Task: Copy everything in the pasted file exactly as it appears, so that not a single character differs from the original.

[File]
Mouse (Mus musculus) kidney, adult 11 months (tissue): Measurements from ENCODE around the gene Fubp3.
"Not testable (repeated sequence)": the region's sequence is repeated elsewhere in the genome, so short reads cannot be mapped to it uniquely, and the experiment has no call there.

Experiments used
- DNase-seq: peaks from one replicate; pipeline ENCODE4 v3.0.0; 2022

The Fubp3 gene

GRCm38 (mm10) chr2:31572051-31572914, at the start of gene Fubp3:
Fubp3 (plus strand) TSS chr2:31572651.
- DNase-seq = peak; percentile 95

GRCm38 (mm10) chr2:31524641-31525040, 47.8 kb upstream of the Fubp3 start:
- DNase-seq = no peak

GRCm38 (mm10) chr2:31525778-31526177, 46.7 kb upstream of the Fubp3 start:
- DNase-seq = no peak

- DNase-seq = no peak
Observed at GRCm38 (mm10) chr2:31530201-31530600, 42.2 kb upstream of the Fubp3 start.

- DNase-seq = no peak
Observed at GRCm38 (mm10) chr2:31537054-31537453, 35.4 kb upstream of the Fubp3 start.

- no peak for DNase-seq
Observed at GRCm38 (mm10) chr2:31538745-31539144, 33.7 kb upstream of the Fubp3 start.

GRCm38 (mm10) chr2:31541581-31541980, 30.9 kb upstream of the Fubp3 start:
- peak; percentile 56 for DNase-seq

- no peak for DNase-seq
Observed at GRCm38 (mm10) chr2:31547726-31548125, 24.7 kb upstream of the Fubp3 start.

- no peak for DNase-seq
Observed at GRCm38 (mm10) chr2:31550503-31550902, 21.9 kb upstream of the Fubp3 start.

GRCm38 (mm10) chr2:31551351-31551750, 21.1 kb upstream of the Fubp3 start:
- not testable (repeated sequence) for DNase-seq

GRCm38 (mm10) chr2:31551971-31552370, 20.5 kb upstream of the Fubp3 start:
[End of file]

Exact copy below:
Mouse (Mus musculus) kidney, adult 11 months (tissue): Measurements from ENCODE around the gene Fubp3.
"Not testable (repeated sequence)": the region's sequence is repeated elsewhere in the genome, so short reads cannot be mapped to it uniquely, and the experiment has no call there.

Experiments used
- DNase-seq: peaks from one replicate; pipeline ENCODE4 v3.0.0; 2022

The Fubp3 gene

GRCm38 (mm10) chr2:31572051-31572914, at the start of gene Fubp3:
Fubp3 (plus strand) TSS chr2:31572651.
- DNase-seq = peak; percentile 95

GRCm38 (mm10) chr2:31524641-31525040, 47.8 kb upstream of the Fubp3 start:
- DNase-seq = no peak

GRCm38 (mm10) chr2:31525778-31526177, 46.7 kb upstream of the Fubp3 start:
- DNase-seq = no peak

- DNase-seq = no peak
Observed at GRCm38 (mm10) chr2:31530201-31530600, 42.2 kb upstream of the Fubp3 start.

- DNase-seq = no peak
Observed at GRCm38 (mm10) chr2:31537054-31537453, 35.4 kb upstream of the Fubp3 start.

- no peak for DNase-seq
Observed at GRCm38 (mm10) chr2:31538745-31539144, 33.7 kb upstream of the Fubp3 start.

GRCm38 (mm10) chr2:31541581-31541980, 30.9 kb upstream of the Fubp3 start:
- peak; percentile 56 for DNase-seq

- no peak for DNase-seq
Observed at GRCm38 (mm10) chr2:31547726-31548125, 24.7 kb upstream of the Fubp3 start.

- no peak for DNase-seq
Observed at GRCm38 (mm10) chr2:31550503-31550902, 21.9 kb upstream of the Fubp3 start.

GRCm38 (mm10) chr2:31551351-31551750, 21.1 kb upstream of the Fubp3 start:
- not testable (repeated sequence) for DNase-seq

GRCm38 (mm10) chr2:31551971-31552370, 20.5 kb upstream of the Fubp3 start: